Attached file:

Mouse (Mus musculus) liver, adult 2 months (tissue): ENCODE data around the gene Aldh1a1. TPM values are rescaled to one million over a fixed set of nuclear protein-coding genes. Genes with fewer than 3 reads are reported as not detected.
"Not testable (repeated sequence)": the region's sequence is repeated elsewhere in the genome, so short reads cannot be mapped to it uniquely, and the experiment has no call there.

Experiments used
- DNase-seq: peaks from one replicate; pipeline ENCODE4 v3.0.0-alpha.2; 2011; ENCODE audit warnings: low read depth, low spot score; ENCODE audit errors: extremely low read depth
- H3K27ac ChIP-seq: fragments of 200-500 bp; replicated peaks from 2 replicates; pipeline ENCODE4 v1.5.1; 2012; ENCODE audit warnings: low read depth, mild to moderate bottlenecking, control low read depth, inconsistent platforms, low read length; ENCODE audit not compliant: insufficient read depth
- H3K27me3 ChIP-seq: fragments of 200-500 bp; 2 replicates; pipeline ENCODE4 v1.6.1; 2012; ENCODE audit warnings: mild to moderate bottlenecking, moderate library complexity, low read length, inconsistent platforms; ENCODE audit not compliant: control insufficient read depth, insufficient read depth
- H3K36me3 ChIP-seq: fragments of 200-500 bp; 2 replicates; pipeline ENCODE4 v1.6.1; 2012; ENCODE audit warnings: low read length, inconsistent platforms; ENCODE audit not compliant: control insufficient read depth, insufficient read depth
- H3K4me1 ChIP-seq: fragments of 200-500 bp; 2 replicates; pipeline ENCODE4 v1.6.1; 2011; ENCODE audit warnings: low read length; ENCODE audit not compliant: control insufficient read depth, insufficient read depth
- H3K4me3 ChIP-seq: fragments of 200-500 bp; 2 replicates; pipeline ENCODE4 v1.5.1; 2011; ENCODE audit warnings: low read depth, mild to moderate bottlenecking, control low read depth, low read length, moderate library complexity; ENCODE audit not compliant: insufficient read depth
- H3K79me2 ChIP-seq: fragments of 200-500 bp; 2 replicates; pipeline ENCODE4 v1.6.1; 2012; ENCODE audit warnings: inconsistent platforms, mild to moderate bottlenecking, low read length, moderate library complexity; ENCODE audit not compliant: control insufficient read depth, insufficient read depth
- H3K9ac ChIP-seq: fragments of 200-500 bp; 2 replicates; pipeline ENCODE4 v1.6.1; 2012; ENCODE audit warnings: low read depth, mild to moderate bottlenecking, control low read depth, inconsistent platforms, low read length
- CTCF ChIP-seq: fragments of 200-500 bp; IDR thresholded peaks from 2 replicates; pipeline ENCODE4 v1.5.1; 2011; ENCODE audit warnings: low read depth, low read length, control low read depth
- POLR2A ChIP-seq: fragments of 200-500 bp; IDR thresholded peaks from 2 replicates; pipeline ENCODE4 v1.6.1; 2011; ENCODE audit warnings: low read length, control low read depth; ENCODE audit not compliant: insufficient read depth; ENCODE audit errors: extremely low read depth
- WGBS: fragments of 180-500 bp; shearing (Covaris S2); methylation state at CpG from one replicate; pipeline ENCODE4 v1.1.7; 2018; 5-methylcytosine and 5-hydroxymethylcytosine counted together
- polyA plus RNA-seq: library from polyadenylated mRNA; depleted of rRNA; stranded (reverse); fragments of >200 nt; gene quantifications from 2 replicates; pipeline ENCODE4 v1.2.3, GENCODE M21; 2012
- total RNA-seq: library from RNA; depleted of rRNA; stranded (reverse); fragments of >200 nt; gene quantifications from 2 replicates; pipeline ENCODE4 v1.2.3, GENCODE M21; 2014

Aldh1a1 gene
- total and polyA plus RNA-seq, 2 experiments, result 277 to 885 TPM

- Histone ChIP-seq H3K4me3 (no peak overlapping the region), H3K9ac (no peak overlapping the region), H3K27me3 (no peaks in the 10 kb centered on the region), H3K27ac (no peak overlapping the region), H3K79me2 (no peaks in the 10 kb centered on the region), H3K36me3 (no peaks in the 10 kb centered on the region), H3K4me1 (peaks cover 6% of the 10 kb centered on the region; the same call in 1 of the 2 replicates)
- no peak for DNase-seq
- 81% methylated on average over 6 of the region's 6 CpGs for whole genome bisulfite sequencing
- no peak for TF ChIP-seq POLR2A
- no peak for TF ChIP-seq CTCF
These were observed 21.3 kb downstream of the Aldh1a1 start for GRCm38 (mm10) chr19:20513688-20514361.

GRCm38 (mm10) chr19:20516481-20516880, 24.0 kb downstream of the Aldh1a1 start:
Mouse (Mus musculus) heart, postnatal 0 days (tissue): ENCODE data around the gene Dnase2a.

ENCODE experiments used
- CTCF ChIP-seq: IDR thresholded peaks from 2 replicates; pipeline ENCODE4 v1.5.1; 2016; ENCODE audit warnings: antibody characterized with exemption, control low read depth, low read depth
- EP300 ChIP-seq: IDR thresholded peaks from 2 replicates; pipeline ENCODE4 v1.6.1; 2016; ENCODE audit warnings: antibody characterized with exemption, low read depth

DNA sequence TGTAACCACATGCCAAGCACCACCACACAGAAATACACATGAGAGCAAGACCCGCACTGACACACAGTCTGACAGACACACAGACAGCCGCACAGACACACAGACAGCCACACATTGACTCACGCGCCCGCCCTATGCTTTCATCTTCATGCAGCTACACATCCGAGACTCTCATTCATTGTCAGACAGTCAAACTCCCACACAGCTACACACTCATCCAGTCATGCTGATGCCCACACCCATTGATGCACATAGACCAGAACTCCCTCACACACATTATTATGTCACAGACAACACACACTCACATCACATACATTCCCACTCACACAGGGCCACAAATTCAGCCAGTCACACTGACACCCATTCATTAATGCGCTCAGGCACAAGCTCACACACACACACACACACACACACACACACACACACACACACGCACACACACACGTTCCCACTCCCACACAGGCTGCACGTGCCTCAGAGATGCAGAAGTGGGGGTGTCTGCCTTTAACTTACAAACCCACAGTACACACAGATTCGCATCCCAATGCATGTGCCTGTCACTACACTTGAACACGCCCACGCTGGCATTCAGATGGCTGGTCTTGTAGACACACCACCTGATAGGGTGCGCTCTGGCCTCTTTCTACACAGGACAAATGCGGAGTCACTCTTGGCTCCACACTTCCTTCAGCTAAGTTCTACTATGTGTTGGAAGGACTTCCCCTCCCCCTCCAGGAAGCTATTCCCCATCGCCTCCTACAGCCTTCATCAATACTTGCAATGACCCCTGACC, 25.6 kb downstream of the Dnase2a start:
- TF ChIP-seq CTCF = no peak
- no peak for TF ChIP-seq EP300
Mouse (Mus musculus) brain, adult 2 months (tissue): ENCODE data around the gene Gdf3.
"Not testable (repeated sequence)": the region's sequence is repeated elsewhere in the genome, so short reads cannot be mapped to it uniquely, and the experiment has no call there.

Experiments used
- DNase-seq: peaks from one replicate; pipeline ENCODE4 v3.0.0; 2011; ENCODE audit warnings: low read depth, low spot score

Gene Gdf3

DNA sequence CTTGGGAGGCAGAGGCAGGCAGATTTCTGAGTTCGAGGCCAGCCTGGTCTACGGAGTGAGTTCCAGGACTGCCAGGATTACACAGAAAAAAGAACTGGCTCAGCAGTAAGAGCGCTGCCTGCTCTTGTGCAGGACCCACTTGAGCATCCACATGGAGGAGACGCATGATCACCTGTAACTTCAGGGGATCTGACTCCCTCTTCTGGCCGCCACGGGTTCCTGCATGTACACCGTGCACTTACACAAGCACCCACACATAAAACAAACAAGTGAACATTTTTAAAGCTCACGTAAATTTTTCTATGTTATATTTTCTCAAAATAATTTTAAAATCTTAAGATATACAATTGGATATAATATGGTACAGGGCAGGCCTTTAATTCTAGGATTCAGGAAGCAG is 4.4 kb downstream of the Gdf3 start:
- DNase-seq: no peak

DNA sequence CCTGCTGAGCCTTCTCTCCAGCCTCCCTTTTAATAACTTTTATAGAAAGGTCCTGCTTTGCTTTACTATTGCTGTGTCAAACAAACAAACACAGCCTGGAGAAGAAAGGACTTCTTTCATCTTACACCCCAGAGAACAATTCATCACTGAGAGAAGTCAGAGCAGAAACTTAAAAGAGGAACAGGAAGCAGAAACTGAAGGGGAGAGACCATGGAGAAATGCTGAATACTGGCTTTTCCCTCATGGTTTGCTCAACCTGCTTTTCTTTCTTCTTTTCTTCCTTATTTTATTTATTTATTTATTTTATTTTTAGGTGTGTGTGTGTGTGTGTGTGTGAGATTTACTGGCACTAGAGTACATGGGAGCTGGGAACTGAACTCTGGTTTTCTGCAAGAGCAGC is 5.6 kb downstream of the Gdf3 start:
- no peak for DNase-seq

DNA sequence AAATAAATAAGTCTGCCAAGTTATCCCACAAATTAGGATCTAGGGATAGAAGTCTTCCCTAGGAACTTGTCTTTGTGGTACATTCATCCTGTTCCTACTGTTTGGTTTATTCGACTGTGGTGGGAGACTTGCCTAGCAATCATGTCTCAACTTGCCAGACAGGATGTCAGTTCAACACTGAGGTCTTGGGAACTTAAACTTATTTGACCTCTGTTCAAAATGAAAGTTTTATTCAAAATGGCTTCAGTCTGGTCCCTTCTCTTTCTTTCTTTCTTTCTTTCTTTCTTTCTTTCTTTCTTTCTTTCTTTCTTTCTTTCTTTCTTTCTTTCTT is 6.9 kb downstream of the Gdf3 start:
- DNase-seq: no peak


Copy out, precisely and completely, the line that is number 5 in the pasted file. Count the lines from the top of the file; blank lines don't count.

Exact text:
- H3K27ac ChIP-seq: fragments of 200-500 bp; replicated peaks from 2 replicates; pipeline ENCODE4 v1.5.1; 2012; ENCODE audit warnings: low read depth, mild to moderate bottlenecking, control low read depth, inconsistent platforms, low read length; ENCODE audit not compliant: insufficient read depth